Now that we’ve covered the worst writing advice that I’ve seen, here is the flip side: best writing advice I can share. It’s not nearly all the useful tips that you can find, but so much of writing advice is idiosyncratic. Outlines work for some authors but not others. Some writers succeed by writing every day. Others write prolifically in one-month bursts with long breaks “off” in between. As a writer, you have to try out different strategies to find what works for you. However, there are a few pieces of advice that are applicable to just about everyone:
- Read widely and with attention. Definitely read the kind of pieces you want to produce, whether that’s poetry, thrillers, romance or memoirs. Study the ones that are popular and/or critically acclaimed and ask yourself: what are the audiences responding to? How did the author successfully tell her tale? What structure did he use? Read outside your area as well to get ideas that will help keep your writing fresh.
- Follow the “because” and “but” rule. If you find your story has scenes that are strung together with “and then,” it’s probably not a story. It’s a series of events. To build a narrative arc, the scenes must be linked in meaning, not just chronology. Example: a detective at a murder scene believes the woman who called in the emergency is the killer so he decides to take her downtown for questioning, BUT then a second body turns up two miles away, killed in the same fashion. Or: He takes the woman downtown for questioning, and she confesses BECAUSE he tricks her into revealing her shameful secret past as a unicorn juggler.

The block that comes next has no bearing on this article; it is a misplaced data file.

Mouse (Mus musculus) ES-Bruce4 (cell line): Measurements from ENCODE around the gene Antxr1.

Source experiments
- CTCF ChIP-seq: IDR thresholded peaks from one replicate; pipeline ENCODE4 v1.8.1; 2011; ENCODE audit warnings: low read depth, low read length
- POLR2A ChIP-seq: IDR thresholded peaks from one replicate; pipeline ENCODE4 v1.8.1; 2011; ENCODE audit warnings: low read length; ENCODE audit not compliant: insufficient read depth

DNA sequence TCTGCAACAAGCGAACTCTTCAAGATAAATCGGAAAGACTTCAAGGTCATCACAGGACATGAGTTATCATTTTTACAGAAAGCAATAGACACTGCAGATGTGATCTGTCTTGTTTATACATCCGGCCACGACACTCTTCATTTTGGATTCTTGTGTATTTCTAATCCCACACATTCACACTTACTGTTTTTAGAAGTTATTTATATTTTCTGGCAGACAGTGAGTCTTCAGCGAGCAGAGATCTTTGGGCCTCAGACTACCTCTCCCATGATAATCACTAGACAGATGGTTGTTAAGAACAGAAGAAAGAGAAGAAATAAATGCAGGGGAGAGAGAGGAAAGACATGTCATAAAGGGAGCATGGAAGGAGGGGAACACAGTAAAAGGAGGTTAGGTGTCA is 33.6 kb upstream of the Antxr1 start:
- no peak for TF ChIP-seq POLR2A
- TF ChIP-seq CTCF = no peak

- Get outside eyes on your work. Ideally, you want someone with editorial experience to critique your work before you trot it out in public. It can also be valuable to have feedback from a few readers who love the genre you are writing in. The editor will hone your prose and spot the plot holes. Readers will tell you whether they are dying to turn the page to find out what happens next.
- Pay as much attention to your last sentence as you do your first. It’s imperative to hook your reader on those early pages, but the last pages are what will linger with them after they have finished your story. A successful ending means that your readers are more likely to pick up your next one.
- Join a professional writers’ association. If you are interested in publishing, it’s vital to make connections with others in the business. These are people who once stood where you are, and they can offer advice to help you succeed. They’ll point out pitfalls and sand traps and help you figure out what path is most useful to you. Soak in their knowledge, put it to good use, and when the time comes, you can return the favor to another newbie starting out.